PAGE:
IFIO offers couple therapists a blueprint for helping partners become securely connected to themselves so they can safely be in relationship to the other. The model steps away from content and, instead focuses on helping couples process their conflict successfully. In short IFIO guides each partner to bring healing inside so they can be less reactive and more empathic to their partner.
The IFIO therapist supports each individual in a couple differentiate from their protectors, understand their vulnerability and their emotional needs (that are obscured by defense). We teach couples to understand the nature of their repetitive fights, communicate differently, heal inevitable ruptures and envision a new, more satisfying relationship.
The IFS model of psychotherapy holds the belief that we all have a core resource within, something we call Self, or Self energy. This resource consists of qualities like compassion, curiosity, calmness and clarity. Part of the work in therapy is to reconnect with this core energy as a primary source of healing the parts of us that have been wounded or are holding painful experiences/feelings.
This Self to part connection is the primary source of healing. Relationships then are freed up to become a secondary source of healing. Other models of couple therapy hold that healing comes primarily from the external resource of the other with whom we are in relationship. In IFIO we help individuals access this inner source of Self to heal old wounds and unburden the internalized beliefs that wounded parts take on about themselves. This allows the individual to return to the relationship from a more centered place from which to negotiate the necessary discussions all people in relationship must have.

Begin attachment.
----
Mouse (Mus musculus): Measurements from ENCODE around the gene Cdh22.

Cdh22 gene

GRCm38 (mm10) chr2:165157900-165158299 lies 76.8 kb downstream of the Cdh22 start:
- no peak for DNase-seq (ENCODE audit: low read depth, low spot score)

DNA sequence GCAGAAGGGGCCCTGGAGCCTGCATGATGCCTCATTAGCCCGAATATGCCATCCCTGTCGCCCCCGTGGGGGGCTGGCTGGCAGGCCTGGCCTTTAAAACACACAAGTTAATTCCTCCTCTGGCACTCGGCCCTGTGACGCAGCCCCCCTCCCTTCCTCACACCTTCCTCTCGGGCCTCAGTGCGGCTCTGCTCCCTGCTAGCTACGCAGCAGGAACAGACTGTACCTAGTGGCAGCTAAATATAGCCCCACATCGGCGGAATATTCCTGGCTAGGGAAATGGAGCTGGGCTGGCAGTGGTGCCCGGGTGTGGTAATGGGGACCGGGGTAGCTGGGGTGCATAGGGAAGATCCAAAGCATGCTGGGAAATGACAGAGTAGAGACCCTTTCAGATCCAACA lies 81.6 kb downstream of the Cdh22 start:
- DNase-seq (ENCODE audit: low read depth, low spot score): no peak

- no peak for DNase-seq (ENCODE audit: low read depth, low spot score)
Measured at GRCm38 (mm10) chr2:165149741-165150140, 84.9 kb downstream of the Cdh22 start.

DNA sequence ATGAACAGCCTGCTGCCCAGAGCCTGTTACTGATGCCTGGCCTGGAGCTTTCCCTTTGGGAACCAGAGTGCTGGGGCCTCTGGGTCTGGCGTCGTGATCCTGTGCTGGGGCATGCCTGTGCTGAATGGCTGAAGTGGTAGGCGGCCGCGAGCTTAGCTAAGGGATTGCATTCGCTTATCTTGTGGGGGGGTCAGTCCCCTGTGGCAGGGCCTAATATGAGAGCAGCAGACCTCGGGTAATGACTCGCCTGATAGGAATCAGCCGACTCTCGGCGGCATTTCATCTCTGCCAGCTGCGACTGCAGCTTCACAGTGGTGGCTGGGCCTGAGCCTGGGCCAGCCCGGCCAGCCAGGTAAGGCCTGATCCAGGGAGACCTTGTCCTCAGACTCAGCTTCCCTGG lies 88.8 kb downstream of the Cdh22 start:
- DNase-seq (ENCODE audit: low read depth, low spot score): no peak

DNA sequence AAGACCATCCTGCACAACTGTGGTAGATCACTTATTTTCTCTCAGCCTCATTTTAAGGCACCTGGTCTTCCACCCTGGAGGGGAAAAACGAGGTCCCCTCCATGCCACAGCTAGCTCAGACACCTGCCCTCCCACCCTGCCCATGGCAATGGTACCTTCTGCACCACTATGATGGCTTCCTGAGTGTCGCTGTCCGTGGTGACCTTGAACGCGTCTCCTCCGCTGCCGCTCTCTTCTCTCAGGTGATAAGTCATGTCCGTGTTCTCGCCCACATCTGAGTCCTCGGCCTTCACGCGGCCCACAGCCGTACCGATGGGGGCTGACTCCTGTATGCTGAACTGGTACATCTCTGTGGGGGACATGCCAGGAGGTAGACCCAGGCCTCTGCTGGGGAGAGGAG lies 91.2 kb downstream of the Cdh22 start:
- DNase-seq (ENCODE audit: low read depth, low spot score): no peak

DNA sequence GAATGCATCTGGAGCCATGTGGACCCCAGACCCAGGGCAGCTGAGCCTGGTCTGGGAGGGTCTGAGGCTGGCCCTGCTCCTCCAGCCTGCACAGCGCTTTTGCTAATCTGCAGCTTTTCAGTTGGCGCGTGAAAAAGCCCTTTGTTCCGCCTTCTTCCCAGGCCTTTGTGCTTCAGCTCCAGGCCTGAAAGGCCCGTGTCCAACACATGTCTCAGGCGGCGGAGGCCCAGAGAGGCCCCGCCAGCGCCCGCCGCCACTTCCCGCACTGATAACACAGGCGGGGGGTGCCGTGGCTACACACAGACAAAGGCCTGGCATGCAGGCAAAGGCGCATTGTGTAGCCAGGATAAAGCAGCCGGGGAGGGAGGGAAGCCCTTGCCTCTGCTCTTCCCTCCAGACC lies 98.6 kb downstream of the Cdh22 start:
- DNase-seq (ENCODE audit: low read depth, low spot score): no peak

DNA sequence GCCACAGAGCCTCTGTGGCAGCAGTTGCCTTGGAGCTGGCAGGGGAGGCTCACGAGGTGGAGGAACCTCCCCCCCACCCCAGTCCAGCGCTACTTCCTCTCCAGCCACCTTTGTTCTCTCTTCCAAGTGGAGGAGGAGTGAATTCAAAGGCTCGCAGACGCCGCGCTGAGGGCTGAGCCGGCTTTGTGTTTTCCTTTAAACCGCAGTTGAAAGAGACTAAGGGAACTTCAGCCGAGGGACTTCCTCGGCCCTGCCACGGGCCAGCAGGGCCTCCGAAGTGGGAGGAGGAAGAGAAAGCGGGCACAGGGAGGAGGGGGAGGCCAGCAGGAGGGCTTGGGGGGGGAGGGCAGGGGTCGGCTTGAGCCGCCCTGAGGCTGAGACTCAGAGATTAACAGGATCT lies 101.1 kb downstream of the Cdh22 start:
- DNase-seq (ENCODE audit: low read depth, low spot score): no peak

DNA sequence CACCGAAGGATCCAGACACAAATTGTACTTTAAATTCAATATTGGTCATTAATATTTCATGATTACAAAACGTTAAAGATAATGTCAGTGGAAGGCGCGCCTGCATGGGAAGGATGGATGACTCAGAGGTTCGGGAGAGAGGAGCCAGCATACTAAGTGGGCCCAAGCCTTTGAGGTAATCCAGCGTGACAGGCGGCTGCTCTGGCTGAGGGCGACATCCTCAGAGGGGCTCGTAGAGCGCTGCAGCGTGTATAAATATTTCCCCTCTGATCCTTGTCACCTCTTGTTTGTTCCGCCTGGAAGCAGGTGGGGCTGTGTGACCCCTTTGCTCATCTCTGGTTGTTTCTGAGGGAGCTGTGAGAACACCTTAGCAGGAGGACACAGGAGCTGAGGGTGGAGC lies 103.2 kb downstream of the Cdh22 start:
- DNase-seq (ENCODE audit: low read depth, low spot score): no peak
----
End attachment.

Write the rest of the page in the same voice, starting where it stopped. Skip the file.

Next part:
In IFIO when we refer to intimate connection, essentially we are talking about the experience of being seen and seeing another fully and accurately; vulnerabilities, strengths and limitations. “Can I be fully myself and still be loved by you?”